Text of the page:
One of the notable benefits of Wilhelm’s team's process is the exceptionally low viscosity of the monomer used, which aids in producing a composite with a high fiber volume content and superior adherence between the fibers and the matrix. The team also highlighted the adjustability of the resin’s reactivity by manipulating the amounts of activator and catalyst used. This ability to control polymerization speed allows for flexibility and adaptability in the production process.

For producing thermoplastic profiles using the developed process, similar equipment to traditional pultrusion is used, with additional needs for a pre-heating and drying unit and a metering and mixing machine. These additional units ensure the effective processing of thermoplastic resins, contributing to the production of high-quality composite profiles.

Challenges and Solutions

Despite the promising advancements, Wilhelm’s team encountered challenges, particularly concerning the interaction of caprolactam, the monomer of nylon 6, with moisture. This interaction could negatively affect the properties and performance of the resulting composite profiles, posing a significant obstacle in the development of the process.

To mitigate the challenges faced, the team employed special matrix formulations and adept handling methods. These strategies were designed to minimize the impact of moisture on the caprolactam, ensuring the integrity and effectiveness of the nylon 6 in the composite profiles. Furthermore, the team addressed the limited availability of the special sizing required for optimal adhesion of the thermoplastic matrix to the fiber by experimenting with and adapting available materials to meet the needs of the process.

Comparison of Thermoplastic and Thermoset Profiles

Wilhelm and his team conducted an extensive comparison of thermoplastic and thermoset profiles, focusing on those made with nylon 6 and Elium® resin from Arkema. Their findings highlighted that profiles based on reactive thermoplastics were generally comparable to, or in some cases, slightly superior to their thermoset counterparts. These results underline the potential of using reactive thermoplastics for creating robust and high-performance pultruded profiles, adding to the appeal of the thermoplastic pultrusion process.

While the researchers' findings showcase the promise of thermoplastic profiles, Wilhelm emphasizes the importance of considering the specific use case when choosing between thermoplastics and thermosets. Different applications have unique requirements, and while thermoplastic profiles exhibit significant benefits, they may not be suitable for all scenarios. The research underscores the necessity for a detailed evaluation to ensure the selected material meets the demands of the intended application, ensuring optimal performance and longevity.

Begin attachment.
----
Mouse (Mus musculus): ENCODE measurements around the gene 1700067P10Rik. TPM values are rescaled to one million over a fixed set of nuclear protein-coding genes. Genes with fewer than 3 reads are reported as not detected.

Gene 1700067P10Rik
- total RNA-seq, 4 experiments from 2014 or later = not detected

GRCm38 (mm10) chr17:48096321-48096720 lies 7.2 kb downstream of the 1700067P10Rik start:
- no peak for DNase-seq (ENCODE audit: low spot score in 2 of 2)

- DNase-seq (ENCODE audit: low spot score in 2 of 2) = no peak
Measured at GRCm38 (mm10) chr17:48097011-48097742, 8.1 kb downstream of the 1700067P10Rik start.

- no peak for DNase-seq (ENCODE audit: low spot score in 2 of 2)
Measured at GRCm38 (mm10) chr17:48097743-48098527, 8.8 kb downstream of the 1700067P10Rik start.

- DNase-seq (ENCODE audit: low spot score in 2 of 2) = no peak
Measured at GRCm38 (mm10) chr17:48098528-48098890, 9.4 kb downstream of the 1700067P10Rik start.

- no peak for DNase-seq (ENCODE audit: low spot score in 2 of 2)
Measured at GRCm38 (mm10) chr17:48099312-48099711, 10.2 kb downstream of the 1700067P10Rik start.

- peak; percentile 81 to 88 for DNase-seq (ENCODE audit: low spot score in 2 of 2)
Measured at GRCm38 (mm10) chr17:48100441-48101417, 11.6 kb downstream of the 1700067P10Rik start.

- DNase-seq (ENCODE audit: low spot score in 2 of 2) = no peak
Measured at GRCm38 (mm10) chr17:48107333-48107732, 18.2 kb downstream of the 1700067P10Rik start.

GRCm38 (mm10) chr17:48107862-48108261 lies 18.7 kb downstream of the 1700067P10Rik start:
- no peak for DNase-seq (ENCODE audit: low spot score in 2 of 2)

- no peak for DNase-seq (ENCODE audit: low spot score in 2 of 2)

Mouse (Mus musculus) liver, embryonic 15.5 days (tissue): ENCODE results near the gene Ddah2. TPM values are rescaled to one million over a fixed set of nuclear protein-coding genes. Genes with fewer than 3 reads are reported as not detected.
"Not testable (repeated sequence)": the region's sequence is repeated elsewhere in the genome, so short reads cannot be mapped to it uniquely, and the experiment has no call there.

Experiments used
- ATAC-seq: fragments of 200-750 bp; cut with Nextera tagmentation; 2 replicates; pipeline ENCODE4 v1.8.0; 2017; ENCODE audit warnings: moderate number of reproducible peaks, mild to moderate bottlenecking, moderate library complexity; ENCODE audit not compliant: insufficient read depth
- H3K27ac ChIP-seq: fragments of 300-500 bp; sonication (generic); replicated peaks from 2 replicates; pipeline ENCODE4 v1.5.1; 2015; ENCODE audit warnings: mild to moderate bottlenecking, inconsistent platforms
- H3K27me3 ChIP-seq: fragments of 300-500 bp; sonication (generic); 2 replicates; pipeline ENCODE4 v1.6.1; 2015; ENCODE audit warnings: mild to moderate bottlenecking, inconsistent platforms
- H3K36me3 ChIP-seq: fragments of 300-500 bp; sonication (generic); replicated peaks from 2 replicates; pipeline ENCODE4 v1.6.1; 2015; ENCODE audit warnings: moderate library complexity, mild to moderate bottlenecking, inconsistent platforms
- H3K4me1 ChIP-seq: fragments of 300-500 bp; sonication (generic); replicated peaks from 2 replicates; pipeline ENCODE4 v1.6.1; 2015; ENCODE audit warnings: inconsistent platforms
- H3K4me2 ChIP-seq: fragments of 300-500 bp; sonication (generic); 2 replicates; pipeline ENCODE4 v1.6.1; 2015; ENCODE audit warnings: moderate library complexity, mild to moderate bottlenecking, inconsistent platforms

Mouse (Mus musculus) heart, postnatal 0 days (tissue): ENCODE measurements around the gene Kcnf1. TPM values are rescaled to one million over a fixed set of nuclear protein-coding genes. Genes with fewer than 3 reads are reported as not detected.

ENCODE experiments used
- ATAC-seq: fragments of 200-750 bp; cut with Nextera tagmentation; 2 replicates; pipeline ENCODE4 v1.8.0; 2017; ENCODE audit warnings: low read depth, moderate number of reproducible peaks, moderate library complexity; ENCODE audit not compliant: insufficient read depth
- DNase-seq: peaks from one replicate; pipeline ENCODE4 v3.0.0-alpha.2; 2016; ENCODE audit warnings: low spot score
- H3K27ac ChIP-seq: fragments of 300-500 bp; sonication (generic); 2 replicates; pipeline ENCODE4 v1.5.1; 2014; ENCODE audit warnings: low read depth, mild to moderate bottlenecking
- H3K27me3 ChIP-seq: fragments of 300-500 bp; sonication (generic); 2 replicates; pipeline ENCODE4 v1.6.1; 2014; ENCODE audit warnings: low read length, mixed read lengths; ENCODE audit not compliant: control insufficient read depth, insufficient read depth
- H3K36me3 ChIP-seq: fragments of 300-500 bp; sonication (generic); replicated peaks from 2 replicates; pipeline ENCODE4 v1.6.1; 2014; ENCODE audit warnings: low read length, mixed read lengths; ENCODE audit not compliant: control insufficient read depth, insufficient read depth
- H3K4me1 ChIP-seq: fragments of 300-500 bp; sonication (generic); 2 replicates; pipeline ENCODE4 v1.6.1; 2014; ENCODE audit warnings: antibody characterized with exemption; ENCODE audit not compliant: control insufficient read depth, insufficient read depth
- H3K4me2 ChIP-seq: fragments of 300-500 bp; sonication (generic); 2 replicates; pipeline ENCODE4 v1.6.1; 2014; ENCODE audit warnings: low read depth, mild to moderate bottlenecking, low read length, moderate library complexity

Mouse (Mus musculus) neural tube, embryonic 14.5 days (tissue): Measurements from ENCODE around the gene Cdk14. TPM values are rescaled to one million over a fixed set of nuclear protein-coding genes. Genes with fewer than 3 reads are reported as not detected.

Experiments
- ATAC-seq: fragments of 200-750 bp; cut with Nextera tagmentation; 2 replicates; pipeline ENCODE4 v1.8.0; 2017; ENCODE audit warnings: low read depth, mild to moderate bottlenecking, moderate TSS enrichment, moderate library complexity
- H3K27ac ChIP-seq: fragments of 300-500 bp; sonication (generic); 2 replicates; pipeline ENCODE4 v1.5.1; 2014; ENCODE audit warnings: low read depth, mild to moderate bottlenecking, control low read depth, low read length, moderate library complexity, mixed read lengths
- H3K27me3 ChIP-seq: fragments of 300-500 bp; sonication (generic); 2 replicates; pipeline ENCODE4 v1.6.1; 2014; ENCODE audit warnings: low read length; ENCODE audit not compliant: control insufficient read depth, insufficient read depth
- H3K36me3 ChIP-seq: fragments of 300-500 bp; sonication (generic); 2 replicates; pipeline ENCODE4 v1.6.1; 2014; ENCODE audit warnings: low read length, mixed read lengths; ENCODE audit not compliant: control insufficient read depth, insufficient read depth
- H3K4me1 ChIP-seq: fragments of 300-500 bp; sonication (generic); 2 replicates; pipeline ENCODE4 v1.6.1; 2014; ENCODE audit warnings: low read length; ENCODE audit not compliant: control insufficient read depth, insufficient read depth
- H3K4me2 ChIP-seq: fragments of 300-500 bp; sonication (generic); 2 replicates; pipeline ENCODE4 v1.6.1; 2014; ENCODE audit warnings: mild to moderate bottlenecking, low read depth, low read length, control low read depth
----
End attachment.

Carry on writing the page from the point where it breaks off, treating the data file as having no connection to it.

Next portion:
Focus on Recyclability

Recyclability stood as a crucial aspect of Wilhelm’s team’s research. They conducted in-depth studies to explore different recycling routes and formulations that would retain good mechanical properties compared to virgin materials. This research aligns with the global push towards enhanced sustainability in manufacturing, focusing on ensuring the produced composite profiles do not contribute to the growing environmental issues related to waste and non-recyclable materials.

The team's studies on mechanical recycling involved the shredding of the profiles and the use of injection molding for recycling. They found that parts made with recycled materials retained nearly similar properties as those made with virgin materials, with variations depending on the amount of recycled material used. This finding reaffirms the potential of thermoplastic profiles for contributing to sustainable manufacturing, as the recycled components maintain substantial utility and performance.

Moreover, the team is also exploring the properties of nylon 6 obtained from chemical recycling. This further investigation highlights the researchers’ commitment to understanding and optimizing the recyclability of thermoplastic profiles, ensuring they provide a genuinely sustainable and environmentally friendly option for various industries and applications.

The insights and methodologies provided by this research could guide manufacturers in aligning their production processes with the growing demands for eco-friendly practices and products.